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FDA’s Center for Biologics Evaluation and Research Initiatives and Current Priorities Robert A. Yetter, Ph.D. Associate Director for Review Management.

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Presentation on theme: "FDA’s Center for Biologics Evaluation and Research Initiatives and Current Priorities Robert A. Yetter, Ph.D. Associate Director for Review Management."— Presentation transcript:

1 FDA’s Center for Biologics Evaluation and Research Initiatives and Current Priorities Robert A. Yetter, Ph.D. Associate Director for Review Management

2 CBER’s Vision INNOVATIVE TECHNOLOGY ADVANCING PUBLIC HEALTH –Protect and improve public and individual health in the US and, where feasible, globally –Facilitate development, approval and access to safe and effective products and promising new technologies –Strengthen CBER as a preeminent regulatory organization for biologics

3 CBER Strategic Priority 1: Enhance Our Nation’s Preparedness Vision: Assure the nation is prepared for pandemic influenza, other emerging infectious disease threats, and terrorism –Ensure adequate surveillance of threats Early post market detection of safety signals –Facilitate critical product development –Enhance regulatory responsiveness

4 A Pandemic Threat Historically: o1918 emergence of H1N1 o1957 emergence of H2N2 o1968 emergence of H3N2 o1977 re-emergence of H1N1 Three criteria for pandemic outbreak: 1.A novel influenza hemagglutinin (HA) subtype, to which the general population has little or no immunity against, emerges or re-emerges 2.Causes significant morbidity and mortality 3.Efficiently transmits from human to human Since April 21, 2009 when the U.S. Centers for Disease Control and Prevention (CDC) released the first MMWR dispatch on two U.S. cases of the newly emergent 2009 H1N1, the numbers of cases have steadily increased, prompting WHO to declare a pandemic Phase 6 on June 11, 2009.

5 Newly emergent 2009 H1N1 Index cases:  Ten year old boy from San Diego County, California  Nine year old girl from Imperial County, California  No epidemiological link between the two  No known exposure to zoonotic risk factors  Virus isolates were genetically related (triple reassortant of human, swine, and avian genes) and antigenically similar Current Landscape (as of Aug 30, 2009)*: 1.254,206 confirmed cases reported from 70 different countries 2.2,837 deaths 3.Case fatality rate of approximately 0.01% Predominant circulating strain in the Southern Hemisphere, and anticipated circulation in the upcoming influenza season for the Northern Hemisphere

6 FDA Response to the 2009 H1N1 Pandemic Threat H1N1 Task Force was established April 24, 2009 and comprises several Teams and encompass Center-specific and cross-cutting disciplines FDA Emergency Operations Center activated, incident management coordination implemented Frequent conference calls and situational reports FDA liaison was deployed to CDC Headquarters in Atlanta, GA to facilitate coordination between FDA and CDC

7 FDA H1N1 Task Force Center Teams Antiviral Team (CDER) Drug Shortage Team (CDER) Expired Drug Team (CDER) In-Vitro Diagnostics Team (CDRH) Personal Protective Equipment Team (CDRH) Vaccine Team (CBER) Blood Team (CBER) Consumer Protection Team (ORA) Food Safety Team (CFSAN) Animal Feed Safety (CVM)

8 Ongoing CBER Activities for Vaccine Development Facilitating the efforts of influenza vaccine manufacturers –to develop H1N1 vaccines using the same process as for the licensed seasonal influenza vaccines –to develop H1N1 vaccines that contain novel adjuvants or utilize other novel approaches Facilitated efforts of industry and NIAID to develop and initiate clinical trials that are generating data to determine the optimal dosage and number of doses Collaborating with WHO and other regulatory authorities (e.g., EMEA, Health Canada) regarding development of new H1N1 vaccines, post-marketing safety surveillance, information sharing, etc. Participating with other WHO Essential Regulatory Laboratories and industry in the production, cross-calibration, and provision of potency reagents to the world as rapidly as possible. Working with CDC, HHS, and others to develop expanded post-marketing safety surveillance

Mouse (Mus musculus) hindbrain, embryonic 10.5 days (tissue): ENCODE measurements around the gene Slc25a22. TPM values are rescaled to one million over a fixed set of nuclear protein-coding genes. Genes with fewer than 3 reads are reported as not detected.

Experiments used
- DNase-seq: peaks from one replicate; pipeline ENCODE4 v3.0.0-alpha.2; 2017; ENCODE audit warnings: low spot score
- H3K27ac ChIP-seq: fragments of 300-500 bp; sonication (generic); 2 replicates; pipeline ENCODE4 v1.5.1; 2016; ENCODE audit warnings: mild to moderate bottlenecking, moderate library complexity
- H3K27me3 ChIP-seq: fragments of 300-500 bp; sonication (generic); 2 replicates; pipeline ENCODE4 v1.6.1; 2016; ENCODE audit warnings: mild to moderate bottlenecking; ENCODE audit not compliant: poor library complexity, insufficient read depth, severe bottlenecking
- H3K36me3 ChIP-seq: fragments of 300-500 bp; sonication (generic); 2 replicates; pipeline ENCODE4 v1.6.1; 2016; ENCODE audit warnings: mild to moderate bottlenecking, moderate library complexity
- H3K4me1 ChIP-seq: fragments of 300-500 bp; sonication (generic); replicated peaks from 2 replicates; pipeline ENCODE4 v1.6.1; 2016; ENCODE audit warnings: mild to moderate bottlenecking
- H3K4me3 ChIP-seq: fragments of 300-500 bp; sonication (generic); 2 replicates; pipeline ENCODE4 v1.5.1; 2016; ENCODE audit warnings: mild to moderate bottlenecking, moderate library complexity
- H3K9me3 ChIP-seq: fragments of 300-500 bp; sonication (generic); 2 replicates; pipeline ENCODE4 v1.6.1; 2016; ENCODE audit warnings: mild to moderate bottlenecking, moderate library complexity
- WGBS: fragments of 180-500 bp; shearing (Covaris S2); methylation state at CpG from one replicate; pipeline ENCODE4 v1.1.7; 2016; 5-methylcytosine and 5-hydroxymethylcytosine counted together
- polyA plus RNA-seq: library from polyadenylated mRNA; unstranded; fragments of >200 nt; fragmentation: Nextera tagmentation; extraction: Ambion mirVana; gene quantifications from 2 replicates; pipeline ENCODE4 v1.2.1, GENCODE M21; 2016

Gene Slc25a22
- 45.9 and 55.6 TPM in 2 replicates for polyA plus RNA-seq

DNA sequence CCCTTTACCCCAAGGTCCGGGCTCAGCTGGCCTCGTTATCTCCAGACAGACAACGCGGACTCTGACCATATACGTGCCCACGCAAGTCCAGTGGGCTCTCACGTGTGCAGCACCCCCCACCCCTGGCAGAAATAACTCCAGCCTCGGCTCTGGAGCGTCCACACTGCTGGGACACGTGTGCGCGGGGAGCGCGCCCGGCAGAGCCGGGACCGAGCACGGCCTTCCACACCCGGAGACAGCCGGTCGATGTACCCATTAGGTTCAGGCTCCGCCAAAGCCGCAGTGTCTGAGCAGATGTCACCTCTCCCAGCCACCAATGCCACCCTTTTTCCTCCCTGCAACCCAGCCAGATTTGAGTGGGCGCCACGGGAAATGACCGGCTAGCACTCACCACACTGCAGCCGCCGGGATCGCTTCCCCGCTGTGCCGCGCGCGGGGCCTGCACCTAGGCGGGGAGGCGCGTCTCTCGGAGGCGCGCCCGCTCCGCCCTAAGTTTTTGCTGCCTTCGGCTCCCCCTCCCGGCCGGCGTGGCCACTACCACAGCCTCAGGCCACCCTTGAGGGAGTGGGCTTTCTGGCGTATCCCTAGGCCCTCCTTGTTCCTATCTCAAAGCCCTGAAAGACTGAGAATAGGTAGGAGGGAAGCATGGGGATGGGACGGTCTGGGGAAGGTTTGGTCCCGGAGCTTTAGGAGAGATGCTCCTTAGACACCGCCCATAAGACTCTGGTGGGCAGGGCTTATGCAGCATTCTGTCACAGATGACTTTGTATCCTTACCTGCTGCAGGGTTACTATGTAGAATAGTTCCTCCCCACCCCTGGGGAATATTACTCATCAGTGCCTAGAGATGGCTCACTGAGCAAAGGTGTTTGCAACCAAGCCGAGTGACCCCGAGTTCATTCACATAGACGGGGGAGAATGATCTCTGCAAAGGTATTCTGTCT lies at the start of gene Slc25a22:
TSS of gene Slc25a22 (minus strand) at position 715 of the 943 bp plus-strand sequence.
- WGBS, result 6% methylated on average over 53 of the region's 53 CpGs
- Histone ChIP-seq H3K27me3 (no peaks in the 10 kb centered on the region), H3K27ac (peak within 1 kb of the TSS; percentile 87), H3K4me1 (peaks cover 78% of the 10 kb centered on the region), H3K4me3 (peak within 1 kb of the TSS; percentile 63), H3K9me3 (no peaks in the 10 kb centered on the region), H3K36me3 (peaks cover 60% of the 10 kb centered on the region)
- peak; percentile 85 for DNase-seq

9 Regulatory Options for pandemic vaccines Guidance for Industry: Clinical Data Needed to Support the Licensure of Pandemic Influenza Vaccines Vaccines and Related Biological Products Advisory Committee (VRPAC) meeting July 23, 2009: –Agree with FDA approach for manufacturers to submit H1N1 vaccine made with licensed process as a supplement to existing seasonal influenza vaccine license (same approval process for yearly strain changes to seasonal vaccine)

10 CBER Strategic Priority 2: Protect and Enhance Public Health Globally Vision: Achieve a world where advances in public health and science are applied to critical global health problems; manufacturing capacity and innovative products meet high standards and contribute to the health of all peoples. –Global vaccine assistance program –Harmonization of regulatory standards –Support regulatory capacity building

11 CBER’s Global Assistance, Cooperation & Leadership WHO -Collaborating Center for Biological Standardization -Blood Regulators Network -Global Collaboration for Blood Safety -FDA/HC Pandemic Regulators Bilateral MOU with European Medicines Agency (EMEA); Parallel Scientific Advice International Conference on Harmonisation (ICH) Pharmaceutical Inspection Cooperation Scheme (PIC/S)

12 Development of International Reference Materials and Standards for Blood Products and Related IVDs Used by CBER for potency control of biologic products derived from blood and plasma, recombinant DNA technology and related IVDs Developed in cooperation with WHO collaborating centers (CBER, NIBSC, PEI), other international partners (e.g. CoE/EDQM, ISTH), and regulated industry